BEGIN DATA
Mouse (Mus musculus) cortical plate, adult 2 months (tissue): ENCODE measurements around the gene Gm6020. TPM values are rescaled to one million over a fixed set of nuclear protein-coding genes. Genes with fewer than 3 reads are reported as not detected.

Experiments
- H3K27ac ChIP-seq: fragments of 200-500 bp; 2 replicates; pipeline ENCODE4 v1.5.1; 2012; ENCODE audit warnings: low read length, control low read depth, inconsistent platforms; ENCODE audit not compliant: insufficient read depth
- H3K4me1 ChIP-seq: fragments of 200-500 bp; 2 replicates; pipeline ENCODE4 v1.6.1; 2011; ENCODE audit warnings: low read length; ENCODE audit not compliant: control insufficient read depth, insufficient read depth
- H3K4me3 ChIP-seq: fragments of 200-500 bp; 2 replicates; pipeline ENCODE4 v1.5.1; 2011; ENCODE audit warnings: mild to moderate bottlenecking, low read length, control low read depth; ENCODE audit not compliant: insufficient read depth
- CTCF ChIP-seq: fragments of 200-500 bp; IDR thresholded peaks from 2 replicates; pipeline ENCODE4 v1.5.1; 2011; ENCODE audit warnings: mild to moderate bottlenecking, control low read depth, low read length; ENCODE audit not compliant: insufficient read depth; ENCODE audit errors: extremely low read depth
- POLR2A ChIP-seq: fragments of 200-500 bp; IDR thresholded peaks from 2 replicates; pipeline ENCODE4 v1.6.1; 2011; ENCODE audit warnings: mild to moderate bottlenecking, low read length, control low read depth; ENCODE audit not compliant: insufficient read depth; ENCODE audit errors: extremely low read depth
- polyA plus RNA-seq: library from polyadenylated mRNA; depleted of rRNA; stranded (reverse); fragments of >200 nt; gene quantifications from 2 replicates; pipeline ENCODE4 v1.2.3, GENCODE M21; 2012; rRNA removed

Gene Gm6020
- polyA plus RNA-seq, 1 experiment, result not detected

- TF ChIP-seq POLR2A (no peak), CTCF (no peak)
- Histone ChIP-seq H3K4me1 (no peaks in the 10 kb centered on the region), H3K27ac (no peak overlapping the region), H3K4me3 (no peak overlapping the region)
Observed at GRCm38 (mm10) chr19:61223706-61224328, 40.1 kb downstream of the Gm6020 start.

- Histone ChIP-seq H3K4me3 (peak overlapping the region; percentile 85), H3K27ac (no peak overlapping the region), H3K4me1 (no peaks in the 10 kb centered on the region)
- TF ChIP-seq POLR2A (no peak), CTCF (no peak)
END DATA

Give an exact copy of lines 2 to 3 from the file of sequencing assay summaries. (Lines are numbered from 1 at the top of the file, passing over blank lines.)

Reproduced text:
Experiments
- H3K27ac ChIP-seq: fragments of 200-500 bp; 2 replicates; pipeline ENCODE4 v1.5.1; 2012; ENCODE audit warnings: low read length, control low read depth, inconsistent platforms; ENCODE audit not compliant: insufficient read depth